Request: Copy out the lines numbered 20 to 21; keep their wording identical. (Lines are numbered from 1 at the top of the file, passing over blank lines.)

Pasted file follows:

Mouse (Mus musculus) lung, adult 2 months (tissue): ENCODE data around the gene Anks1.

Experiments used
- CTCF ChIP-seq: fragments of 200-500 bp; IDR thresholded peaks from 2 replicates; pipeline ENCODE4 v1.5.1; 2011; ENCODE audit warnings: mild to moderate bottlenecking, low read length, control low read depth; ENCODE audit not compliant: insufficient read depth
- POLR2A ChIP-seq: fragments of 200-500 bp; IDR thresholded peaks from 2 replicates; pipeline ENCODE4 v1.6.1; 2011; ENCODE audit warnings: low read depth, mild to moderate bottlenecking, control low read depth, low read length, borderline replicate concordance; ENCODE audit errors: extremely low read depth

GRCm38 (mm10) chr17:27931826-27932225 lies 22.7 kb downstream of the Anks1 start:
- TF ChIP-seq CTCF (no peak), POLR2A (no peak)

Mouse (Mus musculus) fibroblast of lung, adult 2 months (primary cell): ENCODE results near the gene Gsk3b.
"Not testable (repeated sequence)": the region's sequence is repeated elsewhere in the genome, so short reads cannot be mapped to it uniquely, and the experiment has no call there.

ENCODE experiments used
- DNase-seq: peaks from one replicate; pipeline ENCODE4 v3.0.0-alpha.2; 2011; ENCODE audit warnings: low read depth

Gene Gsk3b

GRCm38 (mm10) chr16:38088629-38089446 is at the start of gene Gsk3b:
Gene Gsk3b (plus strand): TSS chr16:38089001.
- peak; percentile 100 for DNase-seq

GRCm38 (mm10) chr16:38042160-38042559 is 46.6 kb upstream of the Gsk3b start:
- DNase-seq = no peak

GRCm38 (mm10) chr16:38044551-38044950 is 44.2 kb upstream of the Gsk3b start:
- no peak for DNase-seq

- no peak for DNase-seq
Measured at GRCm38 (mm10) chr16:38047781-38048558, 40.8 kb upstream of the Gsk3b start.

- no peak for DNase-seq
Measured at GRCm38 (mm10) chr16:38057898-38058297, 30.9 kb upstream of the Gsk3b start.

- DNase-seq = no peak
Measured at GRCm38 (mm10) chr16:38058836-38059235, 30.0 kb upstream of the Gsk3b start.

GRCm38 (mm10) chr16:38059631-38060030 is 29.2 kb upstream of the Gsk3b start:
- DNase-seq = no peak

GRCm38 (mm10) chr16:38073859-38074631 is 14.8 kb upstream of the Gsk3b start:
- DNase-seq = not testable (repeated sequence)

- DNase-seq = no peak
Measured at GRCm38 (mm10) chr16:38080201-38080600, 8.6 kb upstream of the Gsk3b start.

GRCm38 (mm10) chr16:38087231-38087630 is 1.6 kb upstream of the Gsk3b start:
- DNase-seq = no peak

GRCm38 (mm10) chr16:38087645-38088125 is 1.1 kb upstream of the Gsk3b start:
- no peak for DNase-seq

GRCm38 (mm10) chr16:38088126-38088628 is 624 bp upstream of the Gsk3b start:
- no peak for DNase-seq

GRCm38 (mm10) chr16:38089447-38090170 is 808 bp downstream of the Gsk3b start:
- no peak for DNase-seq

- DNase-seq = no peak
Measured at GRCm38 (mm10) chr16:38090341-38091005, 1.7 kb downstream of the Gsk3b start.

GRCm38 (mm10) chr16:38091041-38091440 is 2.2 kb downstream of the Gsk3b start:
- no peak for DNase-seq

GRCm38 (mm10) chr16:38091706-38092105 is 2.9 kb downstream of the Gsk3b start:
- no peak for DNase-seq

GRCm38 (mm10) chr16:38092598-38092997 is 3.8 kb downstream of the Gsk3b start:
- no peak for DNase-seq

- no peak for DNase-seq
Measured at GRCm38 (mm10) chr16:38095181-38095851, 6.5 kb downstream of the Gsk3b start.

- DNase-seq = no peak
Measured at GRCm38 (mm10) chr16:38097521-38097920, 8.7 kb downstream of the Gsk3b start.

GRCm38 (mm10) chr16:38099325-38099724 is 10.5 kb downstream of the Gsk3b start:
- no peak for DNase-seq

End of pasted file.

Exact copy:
Measured at GRCm38 (mm10) chr16:38047781-38048558, 40.8 kb upstream of the Gsk3b start.

- no peak for DNase-seq